So that same day, the first Black senator and the first Jewish senator were elected to the state of Georgia, the site of some of the worst excesses of enslavement, of Jim Crow, and voter suppression. And it happens that that white senator, Jon Ossoff, was bar mitzvah(ed) at the temple, the place that was bombed by the Klan during the civil rights era because Rabbi Rothschild, famously, worked with King and the other luminaries of the civil rights movement, and the temple in Atlanta’s sister church is Ebenezer Baptist, which wasn’t only King’s church but was also Reverend Warnock’s church, who became the first Black senator.
So that split-screen moment, right, of the white Jewish—majority white Jewish community in allyship with the Black community fighting for the transformation of the Old South into the multiracial multi-religious democracy they yearn for, with this gasp of backlash of violence to steal the election is where, I think, we are at this moment. So I want people to kind of hold that because it puts into context the four hundred years of history that Kelly so beautifully articulated.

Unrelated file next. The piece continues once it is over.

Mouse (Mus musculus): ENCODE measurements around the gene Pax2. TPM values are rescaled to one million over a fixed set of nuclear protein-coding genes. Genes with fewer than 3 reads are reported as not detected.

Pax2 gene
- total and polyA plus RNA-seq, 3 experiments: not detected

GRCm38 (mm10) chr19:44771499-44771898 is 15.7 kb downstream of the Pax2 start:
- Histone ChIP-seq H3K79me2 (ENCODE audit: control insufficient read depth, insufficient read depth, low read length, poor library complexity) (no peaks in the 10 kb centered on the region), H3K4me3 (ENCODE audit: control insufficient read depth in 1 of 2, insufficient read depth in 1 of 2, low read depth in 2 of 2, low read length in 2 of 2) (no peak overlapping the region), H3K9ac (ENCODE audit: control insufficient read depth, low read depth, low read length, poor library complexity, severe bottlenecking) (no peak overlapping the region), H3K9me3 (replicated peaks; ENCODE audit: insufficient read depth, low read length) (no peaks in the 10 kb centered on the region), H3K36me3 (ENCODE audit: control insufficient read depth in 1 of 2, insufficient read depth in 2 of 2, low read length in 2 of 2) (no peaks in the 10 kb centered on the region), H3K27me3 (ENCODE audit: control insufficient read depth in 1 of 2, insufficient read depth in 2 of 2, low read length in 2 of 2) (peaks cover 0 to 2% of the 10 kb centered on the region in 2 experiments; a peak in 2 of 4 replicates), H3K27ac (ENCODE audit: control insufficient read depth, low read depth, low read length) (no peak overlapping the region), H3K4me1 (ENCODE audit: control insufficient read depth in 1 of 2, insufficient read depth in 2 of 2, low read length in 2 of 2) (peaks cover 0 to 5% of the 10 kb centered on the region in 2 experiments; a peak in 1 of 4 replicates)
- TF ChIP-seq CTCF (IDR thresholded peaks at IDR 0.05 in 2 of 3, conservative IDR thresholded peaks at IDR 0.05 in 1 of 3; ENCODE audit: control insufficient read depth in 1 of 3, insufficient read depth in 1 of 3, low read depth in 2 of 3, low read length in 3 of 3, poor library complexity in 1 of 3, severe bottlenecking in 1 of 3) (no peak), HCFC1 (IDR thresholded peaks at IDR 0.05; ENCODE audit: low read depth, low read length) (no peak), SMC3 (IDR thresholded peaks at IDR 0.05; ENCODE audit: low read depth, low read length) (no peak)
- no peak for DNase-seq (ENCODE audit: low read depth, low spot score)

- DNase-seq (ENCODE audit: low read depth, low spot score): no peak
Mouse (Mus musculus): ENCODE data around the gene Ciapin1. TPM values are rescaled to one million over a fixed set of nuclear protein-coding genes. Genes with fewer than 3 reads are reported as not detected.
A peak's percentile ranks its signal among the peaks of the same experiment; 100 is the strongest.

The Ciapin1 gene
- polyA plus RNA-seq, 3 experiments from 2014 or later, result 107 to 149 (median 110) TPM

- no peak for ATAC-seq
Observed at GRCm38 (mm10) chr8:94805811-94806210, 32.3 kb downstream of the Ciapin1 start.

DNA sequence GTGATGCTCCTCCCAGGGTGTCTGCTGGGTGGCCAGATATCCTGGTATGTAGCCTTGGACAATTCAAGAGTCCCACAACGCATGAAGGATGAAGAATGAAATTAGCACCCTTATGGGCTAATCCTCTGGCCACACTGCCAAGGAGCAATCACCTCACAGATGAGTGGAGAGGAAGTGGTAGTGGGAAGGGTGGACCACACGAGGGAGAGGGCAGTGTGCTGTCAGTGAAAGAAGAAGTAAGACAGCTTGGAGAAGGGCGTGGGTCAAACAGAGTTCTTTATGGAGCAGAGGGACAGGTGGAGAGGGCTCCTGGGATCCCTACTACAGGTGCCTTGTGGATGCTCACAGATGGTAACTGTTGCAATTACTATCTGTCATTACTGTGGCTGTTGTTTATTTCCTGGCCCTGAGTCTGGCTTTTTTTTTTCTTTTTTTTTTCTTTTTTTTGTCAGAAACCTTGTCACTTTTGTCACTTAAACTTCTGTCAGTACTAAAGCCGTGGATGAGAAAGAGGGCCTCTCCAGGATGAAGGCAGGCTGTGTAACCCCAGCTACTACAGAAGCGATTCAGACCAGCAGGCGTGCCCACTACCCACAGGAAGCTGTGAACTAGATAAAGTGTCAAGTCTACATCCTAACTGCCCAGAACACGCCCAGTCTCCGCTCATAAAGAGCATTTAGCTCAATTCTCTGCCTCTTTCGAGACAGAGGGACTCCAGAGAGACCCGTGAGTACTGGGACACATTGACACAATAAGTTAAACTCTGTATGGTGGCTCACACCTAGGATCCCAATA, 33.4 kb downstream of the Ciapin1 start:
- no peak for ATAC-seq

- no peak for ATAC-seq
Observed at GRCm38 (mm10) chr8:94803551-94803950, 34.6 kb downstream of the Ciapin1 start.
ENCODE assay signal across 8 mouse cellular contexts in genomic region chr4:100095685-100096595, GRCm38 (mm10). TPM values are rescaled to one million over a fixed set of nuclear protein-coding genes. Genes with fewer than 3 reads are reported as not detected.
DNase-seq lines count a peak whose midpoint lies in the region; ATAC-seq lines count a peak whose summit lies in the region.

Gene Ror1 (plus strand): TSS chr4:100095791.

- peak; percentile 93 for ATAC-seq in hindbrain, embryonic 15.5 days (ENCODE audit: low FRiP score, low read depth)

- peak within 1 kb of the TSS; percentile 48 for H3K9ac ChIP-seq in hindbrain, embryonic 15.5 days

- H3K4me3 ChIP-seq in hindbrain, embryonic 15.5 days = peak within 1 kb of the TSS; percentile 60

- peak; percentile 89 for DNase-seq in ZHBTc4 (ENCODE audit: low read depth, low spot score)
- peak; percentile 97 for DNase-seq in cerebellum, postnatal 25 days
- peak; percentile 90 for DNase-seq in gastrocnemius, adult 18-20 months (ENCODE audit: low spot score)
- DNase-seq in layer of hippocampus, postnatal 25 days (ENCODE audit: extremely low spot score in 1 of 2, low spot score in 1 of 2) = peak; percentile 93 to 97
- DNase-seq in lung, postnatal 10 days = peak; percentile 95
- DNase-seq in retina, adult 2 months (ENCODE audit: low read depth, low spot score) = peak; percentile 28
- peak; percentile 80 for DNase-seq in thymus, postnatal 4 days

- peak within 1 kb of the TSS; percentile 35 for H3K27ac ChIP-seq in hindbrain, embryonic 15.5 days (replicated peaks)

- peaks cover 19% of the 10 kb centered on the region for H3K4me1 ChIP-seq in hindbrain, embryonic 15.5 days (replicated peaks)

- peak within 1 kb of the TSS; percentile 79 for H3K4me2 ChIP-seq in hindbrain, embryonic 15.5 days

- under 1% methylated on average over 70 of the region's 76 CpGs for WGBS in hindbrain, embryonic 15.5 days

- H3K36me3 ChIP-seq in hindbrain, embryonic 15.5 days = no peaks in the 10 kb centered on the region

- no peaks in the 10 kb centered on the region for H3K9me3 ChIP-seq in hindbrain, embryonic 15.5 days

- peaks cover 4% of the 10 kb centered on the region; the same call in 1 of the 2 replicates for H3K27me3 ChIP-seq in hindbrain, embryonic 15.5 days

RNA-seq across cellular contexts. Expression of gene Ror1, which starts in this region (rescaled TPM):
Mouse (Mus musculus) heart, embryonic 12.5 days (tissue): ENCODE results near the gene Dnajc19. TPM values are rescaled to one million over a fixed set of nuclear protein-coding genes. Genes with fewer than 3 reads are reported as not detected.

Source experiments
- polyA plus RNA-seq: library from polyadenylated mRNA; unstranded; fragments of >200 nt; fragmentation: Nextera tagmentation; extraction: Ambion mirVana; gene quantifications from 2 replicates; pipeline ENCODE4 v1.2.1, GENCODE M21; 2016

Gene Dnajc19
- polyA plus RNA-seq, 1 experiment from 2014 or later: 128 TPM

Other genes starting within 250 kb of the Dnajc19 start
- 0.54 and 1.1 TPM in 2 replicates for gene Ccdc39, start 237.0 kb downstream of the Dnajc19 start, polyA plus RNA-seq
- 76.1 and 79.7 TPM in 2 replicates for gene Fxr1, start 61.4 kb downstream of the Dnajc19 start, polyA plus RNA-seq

So the Religious Action Center of Reform Judaism that I’m honored to lead is actually famous—it’s part of the story that Kelly told because it’s the site of the drafting of the Voting Rights Act of 1965 that was eviscerated in Shelby v. Holder in 2013. It was, in fact, Section Five that was eviscerated by the Court, the pre-clearance, which would have prevented a lot of states from passing these voter suppression laws. And why was it that it was at a majority white Jewish institution that the Voting Rights Act was written?
It was because of a bunch of white Jews who understood the threats to all minorities, including to Jews, because of the ways in which anti-Black racism was so foundational to this country and white supremacy was such a threat to all minorities, and so it was that people like Jack Greenberg, Arnie Aronson, A. Philip Randolph, gathered the NAACP Legal Defense Fund, the Leadership Conference for Civil Rights, that was housed in our Religious Action Center of Reform Judaism and they drafted and strategized around the Civil Rights Act of ’64 and the Voting Rights Act of ’65.